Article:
Gone are the days when Canada’s tech firms were located in old manufacturing buildings on the outskirts of town.
As technology firms grow and their needs become more sophisticated, they are looking to take over prime office space in the downtown core of big cities such as Toronto, Vancouver and Montreal. Good access to local transport and open, flexible and communal floor-plans are top of their list to attract the best talent.
Such growth is not, however, without its challenges. Like major countries in Asia and Europe, Canada’s blossoming tech sector is putting the country’s office market under pressure as both global tech firms and younger start-ups acquire an increasing amount of space in a growing number of cities.
Indeed, growing employment levels in the technology sector has propelled real estate leasing in recent months. According to the Q1 Office Outlook report from JLL Canada, the technology sector was the driving force for leasing activities in the first quarter of 2017, accounting for 24.5 percent of leases signed for spaces greater than 20,000 square feet with Toronto and Vancouver remaining the most active markets for technology growth.
“As the tech sector continues to grow, it will create interesting challenges for the commercial real estate market in Canada,” says Brett Elofson, Senior Vice President, Tenant Representation Group, JLL Canada. “The limited supply in downtown office market will lead to a rise in commercial real estate rents. Markets across Canada have reported rapid growth due to the emergence of the tech sector and this trend is expected to continue in the following years”.
Silicon Valley North
In a bid to attract technology companies to Canada, the mayor of Toronto attended the City Age Conference in San Francisco in 2016 to attract technical and research expertise to southern Ontario.
By the end of 2016, Toronto was home to 2,500 start-ups, with that figure steadily increasing. “Toronto provides a thriving ecosystem for tech firms, with all the necessary amenities of a tech hub, and the scale of global city,” says Elofson
It’s not just start-ups that are attracted to Toronto; established tech companies do too. Uber recently revealed that it will launch a new state-of-the-art research facility for driverless cars in Toronto, along with Google’s application to build a high-tech neighborhood near the waterfront. “Increased tech activity and the need to attract talents are the lead drivers of Toronto’s evolving office market,” adds Elofson.
Other cities in Canada, such as Vancouver, are also looking to build a reputation as emerging tech hubs. “Vancouver has seen tremendous demand from American companies looking to take advantage of its exceptional talent pool and proximity to the robust tech sectors on the west coast of the United States,” explains Gavin Reynolds, Executive Vice President, Tenant Representation Group, JLL Canada. The city is currently home to three of Canada’s tech ‘unicorns’ (start-ups valued at more than $1 billion), namely Slack, Hootsuite and Avigilon.
The tech industry continues to thrive in Vancouver, tech leasing accounted for 28 percent of leases greater than 20,000 square feet in the first two quarter of 2017. “Vancouver has been able to establish itself as one of Canada’s leading tech hubs because of its provincial tax incentives and its proximity and equivalent time zone to the Silicon Valley and Seattle, which consequently is driving absorption in the downtown office market more than all other sectors combined,” explains Reynolds.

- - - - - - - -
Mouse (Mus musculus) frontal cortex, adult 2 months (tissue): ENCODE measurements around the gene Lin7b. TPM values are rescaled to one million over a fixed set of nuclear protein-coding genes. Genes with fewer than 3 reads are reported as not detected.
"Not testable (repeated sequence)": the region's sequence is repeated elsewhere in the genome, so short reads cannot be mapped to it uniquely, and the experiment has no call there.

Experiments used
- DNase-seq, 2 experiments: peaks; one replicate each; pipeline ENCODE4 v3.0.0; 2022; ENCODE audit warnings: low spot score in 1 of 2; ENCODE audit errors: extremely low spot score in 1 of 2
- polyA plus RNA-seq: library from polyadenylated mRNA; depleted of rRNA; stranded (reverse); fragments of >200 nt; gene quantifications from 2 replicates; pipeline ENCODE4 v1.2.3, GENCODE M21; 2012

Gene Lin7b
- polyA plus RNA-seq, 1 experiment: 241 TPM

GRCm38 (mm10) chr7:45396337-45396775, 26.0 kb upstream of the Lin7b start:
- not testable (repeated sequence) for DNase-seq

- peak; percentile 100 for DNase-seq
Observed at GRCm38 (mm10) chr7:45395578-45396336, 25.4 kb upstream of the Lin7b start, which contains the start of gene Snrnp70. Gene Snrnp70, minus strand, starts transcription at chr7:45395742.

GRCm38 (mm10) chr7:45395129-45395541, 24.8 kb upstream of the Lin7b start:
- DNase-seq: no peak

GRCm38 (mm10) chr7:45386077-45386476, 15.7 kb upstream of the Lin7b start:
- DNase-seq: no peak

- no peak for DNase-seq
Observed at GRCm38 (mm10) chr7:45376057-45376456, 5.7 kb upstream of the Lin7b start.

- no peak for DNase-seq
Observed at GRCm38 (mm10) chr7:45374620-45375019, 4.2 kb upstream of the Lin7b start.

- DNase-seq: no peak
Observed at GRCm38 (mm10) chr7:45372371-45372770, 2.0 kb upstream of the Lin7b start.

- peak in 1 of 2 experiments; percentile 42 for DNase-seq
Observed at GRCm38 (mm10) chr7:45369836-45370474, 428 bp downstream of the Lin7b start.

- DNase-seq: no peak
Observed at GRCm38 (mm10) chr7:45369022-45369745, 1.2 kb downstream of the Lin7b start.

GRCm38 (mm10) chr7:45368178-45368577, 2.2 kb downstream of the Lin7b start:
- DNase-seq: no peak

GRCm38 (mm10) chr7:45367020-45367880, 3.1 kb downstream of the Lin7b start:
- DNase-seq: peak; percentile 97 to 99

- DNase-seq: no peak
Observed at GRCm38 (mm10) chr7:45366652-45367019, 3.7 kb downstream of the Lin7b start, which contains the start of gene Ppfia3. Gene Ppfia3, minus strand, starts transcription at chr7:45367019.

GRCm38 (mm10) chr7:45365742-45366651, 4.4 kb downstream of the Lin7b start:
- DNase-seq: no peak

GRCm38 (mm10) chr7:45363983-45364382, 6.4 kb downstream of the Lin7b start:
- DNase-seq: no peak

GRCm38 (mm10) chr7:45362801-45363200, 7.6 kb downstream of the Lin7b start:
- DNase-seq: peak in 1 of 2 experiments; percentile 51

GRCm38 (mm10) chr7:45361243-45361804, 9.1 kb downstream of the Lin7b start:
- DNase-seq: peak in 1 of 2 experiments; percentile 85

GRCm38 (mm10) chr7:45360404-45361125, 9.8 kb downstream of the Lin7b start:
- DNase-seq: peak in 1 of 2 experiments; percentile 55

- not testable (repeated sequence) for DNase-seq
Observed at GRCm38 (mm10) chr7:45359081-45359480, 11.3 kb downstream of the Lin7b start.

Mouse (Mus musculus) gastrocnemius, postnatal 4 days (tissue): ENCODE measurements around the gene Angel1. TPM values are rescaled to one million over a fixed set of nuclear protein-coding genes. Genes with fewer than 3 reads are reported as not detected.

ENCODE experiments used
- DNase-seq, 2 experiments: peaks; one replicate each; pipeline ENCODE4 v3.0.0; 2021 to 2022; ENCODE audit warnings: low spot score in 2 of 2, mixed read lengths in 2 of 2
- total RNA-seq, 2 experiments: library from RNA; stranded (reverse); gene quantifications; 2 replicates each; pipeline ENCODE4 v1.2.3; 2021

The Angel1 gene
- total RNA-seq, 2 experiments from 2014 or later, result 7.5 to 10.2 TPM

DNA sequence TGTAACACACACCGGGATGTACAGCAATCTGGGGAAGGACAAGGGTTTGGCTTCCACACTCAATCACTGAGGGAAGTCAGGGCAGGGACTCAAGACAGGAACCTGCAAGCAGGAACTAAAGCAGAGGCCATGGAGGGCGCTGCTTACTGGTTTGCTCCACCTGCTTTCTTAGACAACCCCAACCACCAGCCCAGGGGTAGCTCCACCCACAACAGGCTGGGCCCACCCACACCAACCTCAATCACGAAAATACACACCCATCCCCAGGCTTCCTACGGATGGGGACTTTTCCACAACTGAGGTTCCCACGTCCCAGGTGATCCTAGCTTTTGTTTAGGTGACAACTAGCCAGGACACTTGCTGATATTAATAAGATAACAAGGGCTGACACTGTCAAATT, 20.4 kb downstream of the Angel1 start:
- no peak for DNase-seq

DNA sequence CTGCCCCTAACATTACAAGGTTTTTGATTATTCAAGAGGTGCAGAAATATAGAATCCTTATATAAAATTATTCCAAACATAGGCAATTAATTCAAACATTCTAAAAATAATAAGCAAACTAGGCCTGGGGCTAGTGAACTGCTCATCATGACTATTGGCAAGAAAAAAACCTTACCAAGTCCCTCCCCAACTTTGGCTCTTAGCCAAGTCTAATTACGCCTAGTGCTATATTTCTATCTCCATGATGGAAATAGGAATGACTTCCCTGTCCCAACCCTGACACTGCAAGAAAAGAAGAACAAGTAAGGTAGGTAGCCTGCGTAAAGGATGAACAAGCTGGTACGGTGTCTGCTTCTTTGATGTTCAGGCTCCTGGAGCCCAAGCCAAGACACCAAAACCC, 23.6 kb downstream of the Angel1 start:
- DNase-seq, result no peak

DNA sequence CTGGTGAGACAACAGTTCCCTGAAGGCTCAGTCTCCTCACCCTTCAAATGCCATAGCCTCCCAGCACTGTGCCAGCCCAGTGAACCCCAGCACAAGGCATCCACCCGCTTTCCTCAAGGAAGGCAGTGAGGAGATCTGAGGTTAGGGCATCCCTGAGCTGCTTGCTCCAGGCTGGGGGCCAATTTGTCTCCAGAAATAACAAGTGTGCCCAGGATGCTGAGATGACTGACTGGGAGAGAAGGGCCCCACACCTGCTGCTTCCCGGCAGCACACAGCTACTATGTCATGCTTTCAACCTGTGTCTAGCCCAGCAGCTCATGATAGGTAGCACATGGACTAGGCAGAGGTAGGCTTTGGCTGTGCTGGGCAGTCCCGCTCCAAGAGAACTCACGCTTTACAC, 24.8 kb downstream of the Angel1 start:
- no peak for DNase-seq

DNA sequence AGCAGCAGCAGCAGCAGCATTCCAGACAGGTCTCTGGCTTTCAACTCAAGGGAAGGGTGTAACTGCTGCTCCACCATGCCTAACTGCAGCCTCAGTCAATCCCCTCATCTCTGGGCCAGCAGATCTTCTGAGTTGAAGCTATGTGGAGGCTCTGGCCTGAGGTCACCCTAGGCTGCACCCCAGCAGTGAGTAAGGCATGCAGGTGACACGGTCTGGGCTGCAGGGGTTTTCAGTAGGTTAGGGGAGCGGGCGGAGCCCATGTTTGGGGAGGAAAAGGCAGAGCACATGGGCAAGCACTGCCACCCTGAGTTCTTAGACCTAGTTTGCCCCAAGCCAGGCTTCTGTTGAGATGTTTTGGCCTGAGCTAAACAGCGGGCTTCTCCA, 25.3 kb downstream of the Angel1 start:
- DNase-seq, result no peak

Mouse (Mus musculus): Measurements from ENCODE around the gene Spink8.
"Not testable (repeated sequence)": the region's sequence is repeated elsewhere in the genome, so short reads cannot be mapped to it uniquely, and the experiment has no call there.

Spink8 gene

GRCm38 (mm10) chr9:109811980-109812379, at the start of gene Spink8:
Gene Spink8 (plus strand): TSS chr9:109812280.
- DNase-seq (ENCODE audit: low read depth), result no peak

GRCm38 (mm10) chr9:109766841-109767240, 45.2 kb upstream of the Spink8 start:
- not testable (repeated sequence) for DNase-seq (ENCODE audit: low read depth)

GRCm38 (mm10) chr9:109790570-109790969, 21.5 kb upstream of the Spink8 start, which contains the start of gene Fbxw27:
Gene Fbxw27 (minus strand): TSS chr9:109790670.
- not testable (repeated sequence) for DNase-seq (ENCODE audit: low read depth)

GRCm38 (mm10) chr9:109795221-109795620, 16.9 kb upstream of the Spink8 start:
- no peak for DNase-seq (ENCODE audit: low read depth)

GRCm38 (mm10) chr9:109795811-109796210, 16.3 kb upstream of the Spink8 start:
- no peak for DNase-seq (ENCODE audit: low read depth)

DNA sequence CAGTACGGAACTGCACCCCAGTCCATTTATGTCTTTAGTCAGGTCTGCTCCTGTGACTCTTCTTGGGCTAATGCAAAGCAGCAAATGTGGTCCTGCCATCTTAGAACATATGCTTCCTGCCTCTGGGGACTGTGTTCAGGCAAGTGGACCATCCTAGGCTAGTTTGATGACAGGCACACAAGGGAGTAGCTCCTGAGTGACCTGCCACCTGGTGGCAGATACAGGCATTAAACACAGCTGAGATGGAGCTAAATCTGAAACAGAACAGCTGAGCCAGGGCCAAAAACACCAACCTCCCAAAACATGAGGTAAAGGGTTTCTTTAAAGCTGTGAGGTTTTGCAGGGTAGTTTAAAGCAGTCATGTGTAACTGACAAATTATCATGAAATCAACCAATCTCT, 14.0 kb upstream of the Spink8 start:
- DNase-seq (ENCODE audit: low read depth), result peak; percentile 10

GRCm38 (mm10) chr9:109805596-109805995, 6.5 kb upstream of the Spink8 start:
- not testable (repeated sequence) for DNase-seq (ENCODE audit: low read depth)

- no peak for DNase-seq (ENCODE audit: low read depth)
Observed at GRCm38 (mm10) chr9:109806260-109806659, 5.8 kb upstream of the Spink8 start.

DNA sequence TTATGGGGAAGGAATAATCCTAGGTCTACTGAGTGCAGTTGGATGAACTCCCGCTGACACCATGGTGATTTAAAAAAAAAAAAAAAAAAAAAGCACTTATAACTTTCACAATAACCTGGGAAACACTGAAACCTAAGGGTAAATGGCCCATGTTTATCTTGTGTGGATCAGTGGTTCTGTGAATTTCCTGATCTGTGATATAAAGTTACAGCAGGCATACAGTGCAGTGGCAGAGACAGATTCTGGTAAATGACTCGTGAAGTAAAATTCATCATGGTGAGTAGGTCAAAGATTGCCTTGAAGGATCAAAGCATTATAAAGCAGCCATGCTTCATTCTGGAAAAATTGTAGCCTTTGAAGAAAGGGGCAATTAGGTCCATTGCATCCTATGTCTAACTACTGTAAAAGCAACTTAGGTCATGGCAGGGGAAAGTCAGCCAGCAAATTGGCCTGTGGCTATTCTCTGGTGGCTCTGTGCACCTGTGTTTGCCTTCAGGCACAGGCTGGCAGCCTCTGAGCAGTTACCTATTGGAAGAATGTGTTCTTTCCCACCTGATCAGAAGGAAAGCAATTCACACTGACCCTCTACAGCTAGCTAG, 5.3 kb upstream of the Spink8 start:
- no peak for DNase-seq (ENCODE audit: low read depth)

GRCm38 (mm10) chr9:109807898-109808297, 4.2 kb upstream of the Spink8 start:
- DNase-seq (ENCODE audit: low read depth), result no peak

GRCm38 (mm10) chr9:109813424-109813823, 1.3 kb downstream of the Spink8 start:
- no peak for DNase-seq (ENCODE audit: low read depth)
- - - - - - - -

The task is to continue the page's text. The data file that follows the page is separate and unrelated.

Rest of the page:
Montreal has also surfaced as a leading tech hub in Canada, with neighborhoods like Mile-End/Mile-Ex sector and Cité Multimedia providing loft-style buildings around the downtown core. This could be attributed to the availability of skilled talent and the tax and financial incentives associated with the tech industry in the city region.
“Montreal has become a haven for tech firms because of the low operating costs that the city provides,” notes Bernard Lawrence, Senior Vice President, Tenant Representation Group, JLL Canada. “With two world-class universities in the city and a sizable inflow of local and foreign students, companies have a deep, highly skilled talent pool to draw from in Montreal.”
Further growth expected
Political and economic uncertainty in the U.S. is leading growing numbers of risk-averse investors and growing tech firms to look north of the border to Canada. As U.S.-imposed travel bans and visa restrictions cause a number of skilled tech professionals to reconsider living and working in America, Canada is well positioned to become their preferred destination. “With U.S. technology firms looking to further expand their presence in Canada, the country will continue to see an influx of highly-skilled immigrants enter the workforce, creating more demand for office space and future development,” concludes Reynolds.
Other factors are also at play. The recently launched Global Skills Strategy by the Canadian government, which gives innovative companies access to temporary, highly skilled foreign workers, will further drive the demand for office space especially in the tech sector. Meanwhile wider demographic changes will also have a big impact. The growth of Millennials as largest working age group especially in tech sector and their preference for city life will drive tech companies to locate their offices in major cities.
All of the signs point to a growing tech sector within Canada – and as it expands, the country’s real estate will need to evolve to keep up. With flexible and open floor plans a top priority to encourage creativity and nurture innovation, the tech sector is challenging traditional office space to provide workplaces that can enable tech firms to deliver results.